Speaking of Shakespeare Link

Current Events
On Sunday, October 15, the GUILD presented its 2017 GIELGUD AWARD to playwright David Hare. Sir David is the first dramatist to receive a GIELGUD, and attendees were deeply moved by the eloquent remarks he delivered as he accepted this year's elegant Clive Francis trophy. Once again the ceremony took place as part of a UK THEATRE AWARDS luncheon in London's venerable Guildhall, and as usual it received extensive media attention, with coverage in such news sources as Broadway World, What's On Stage, The Stage, and Theatre News.

One of the things that made this year's presentation special was that it reinforced an event that Sir David had graced with his presence on April 27, when he joined a previous GIELGUD recipient. Dame Judi Dench, in a gathering at which an English Heritage plaque was placed on the Cowley Street residence that had been Sir John's home from 1945 to 1976. The man behind this memorial to Sir John's legacy was John Miller, a distinguished biographer and arts presenter who serves on the GUILD's Advisory Council; he presided over a festive occasion that included eloquent remarks not only by Sir David and Dame Judi, but by actor Michael Pennington. Click here to watch the unveiling in a Facebook video that has been kindly made available to the GUILD by Christian Bace of English Heritage.

The GUILD's next engagement will be a SPEAKING OF SHAKESPEARE program at 8 p.m. on Monday, January 29, in Manhattan's National Arts Club (15 Gramercy Park South). This conversation will focus on the efforts of Stephen Burdman, founder and artistic director of the New York Classical Theatre. Three days later, as part of a February 1 luncheon gathering at the Woman's National Democratic Club in Washington, we'll talk with actor and director Keith Baxter, who'll be playing the Gravedigger in a production of "Hamlet" that Michael Kahn will be directing as part of his concluding season at the Shakespeare Theatre Company. More SOS dates, special guests, and enticing topics will be announced shortly.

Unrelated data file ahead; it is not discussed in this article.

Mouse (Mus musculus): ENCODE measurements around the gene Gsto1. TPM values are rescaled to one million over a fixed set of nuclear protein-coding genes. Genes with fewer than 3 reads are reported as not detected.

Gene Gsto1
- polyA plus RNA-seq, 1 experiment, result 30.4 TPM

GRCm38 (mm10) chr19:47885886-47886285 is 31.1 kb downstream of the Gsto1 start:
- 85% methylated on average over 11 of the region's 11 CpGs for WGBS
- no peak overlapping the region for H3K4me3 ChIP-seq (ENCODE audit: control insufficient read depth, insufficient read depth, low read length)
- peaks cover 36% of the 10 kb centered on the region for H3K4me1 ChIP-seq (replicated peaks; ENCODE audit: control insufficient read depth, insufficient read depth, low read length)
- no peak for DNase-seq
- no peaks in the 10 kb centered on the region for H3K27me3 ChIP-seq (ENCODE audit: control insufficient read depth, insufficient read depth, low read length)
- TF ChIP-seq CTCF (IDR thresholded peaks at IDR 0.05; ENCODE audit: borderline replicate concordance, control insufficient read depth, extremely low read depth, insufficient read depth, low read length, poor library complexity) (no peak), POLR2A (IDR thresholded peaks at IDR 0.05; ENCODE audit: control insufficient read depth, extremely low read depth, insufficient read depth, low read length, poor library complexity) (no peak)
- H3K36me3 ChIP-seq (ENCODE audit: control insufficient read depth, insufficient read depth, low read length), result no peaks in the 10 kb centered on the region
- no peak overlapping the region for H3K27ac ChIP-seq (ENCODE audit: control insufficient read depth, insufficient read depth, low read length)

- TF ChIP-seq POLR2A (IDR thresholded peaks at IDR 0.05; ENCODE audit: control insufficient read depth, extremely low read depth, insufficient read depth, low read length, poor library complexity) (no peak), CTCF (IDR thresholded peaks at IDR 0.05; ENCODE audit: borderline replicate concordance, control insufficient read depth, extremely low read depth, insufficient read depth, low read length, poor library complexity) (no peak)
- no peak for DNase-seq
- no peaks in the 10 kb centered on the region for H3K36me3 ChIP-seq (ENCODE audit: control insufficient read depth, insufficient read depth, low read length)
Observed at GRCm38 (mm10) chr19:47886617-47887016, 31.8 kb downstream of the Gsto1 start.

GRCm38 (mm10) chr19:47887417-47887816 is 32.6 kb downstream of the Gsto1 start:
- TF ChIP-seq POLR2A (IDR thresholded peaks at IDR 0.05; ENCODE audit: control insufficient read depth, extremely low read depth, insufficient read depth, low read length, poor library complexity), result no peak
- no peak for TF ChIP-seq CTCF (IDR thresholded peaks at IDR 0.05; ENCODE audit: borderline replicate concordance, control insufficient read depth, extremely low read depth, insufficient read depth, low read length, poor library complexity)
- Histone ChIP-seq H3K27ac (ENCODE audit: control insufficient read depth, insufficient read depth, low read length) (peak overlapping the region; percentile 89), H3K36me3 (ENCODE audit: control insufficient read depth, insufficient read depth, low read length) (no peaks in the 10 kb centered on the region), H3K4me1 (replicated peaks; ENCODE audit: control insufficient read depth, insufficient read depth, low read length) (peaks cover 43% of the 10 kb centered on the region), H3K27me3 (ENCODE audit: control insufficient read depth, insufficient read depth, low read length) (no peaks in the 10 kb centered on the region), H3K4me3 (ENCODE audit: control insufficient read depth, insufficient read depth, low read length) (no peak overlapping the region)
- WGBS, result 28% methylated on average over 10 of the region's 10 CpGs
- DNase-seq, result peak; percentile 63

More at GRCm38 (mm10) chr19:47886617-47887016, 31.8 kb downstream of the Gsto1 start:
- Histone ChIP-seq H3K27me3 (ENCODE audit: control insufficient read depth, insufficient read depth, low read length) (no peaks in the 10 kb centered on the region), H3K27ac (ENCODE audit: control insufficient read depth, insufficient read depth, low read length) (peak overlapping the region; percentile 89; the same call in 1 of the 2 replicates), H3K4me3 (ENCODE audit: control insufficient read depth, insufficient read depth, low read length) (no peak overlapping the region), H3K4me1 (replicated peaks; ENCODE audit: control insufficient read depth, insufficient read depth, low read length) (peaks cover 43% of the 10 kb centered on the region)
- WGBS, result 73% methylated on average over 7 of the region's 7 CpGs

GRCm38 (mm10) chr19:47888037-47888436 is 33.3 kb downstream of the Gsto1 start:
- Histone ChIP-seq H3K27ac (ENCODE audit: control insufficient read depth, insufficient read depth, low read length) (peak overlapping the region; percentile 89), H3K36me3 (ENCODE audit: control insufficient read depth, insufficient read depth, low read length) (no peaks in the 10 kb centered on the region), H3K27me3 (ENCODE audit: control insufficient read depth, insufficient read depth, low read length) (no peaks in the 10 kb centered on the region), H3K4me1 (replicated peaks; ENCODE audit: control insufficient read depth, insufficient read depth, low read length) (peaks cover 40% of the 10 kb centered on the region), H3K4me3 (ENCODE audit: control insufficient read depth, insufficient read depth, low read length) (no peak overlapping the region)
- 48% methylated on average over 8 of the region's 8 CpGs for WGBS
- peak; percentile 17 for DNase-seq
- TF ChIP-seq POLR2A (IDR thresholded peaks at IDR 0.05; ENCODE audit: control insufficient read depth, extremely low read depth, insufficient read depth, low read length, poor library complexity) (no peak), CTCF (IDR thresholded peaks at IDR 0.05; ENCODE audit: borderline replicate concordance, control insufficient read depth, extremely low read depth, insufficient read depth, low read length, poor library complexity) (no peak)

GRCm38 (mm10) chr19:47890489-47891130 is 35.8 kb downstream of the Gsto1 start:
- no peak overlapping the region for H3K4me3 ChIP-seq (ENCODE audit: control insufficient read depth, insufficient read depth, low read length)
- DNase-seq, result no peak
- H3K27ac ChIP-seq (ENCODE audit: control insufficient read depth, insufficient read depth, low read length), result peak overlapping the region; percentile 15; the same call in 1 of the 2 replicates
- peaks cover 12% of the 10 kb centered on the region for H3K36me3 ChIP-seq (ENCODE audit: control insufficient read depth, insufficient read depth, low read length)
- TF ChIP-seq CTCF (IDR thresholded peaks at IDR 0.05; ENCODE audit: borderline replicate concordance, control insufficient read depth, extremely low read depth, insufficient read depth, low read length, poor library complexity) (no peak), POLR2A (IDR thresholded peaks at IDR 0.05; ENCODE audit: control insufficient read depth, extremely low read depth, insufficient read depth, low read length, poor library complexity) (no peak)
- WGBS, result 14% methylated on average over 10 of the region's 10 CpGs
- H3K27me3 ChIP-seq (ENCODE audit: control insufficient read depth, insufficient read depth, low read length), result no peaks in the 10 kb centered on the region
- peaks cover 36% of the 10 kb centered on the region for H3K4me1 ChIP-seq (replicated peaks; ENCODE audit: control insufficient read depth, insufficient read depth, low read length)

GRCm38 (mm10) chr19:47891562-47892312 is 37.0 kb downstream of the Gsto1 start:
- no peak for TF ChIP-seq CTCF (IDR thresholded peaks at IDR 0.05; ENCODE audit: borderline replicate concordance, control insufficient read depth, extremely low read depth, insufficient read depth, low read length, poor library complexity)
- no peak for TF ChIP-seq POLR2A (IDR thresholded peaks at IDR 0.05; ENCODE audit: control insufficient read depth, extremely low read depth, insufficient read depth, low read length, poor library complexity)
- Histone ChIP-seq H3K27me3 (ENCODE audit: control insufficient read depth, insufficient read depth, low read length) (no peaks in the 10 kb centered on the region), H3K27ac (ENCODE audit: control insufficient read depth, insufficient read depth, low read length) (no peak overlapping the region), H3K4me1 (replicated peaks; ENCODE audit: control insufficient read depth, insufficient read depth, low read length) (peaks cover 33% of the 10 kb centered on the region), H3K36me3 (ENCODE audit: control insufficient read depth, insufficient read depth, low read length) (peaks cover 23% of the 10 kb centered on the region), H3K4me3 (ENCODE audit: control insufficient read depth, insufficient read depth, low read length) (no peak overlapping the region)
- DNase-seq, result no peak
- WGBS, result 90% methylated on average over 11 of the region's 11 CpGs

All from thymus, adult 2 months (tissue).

We opened our 2017-18 SOS season on Friday, October 6, with educator Joanna Read, who heads the London Academy of Music and Dramatic Art (LAMDA). A few days later, on Wednesday, October 18, we enjoyed a delightful evening with Washington Post theater critic Peter Marks. Then on Monday, November 6, we chatted with WNET executive Stephen Segaller, who offered a sneak preview of this spring's attractions in a series called "Shakespeare Uncovered," a three-year, 18-episode co-production with the BBC that provides scintillating introductions to some of the most popular plays in the dramatic repertory.

As we look forward to the GUILD's upcoming engagements we're savoring a presentation of The Tempest that took place August 23-31 at the SANTA FE BOTANICAL GARDEN. More than 1500 enthusiastic attendees applauded a production that featured superb acting, entrancing music and special effects, and an extraordinary stage and set by architect Jay Bush. To learn more about SHAKESPEARE IN THE GARDEN, read the informative background article by Jennifer Levin and the judicious review by James M. Keller in Pasatiempo, an impressive cultural supplement of the Santa Fe New Mexican.

This production was brilliantly directed by Nagle Jackson, who helped artistic director Rachel Kelly preside over several seasons of SHAKESPEARE IN SANTA FE between 1997 and 2002. Mr. Jackson returned to La Tierra Encantada in 2013 for a sprightly St. John's College medley that proved to be a complete Delight, indeed one that Mr. Keller described in Pasatiempo as that summer's "most endearing revival." Mr. Jackson's 2017 Tempest took place in a magic circle that evoked such august predecessors as the Greek amphitheaters of classical antiquity, the "Wooden O" that Shakespeare depicts in his prologue to Henry V, and the Zia Sun Symbol that adorns New Mexico's beautiful state flag. Pulsating with reminders that an aging playwright was scripting his valedictory drama in London at the same time that Spanish conquistadors were seeking to establish a "brave new world" in a terrain that had long been occupied by earlier settlers, this rendering of a classic score proved especially engaging for residents of the American Southwest.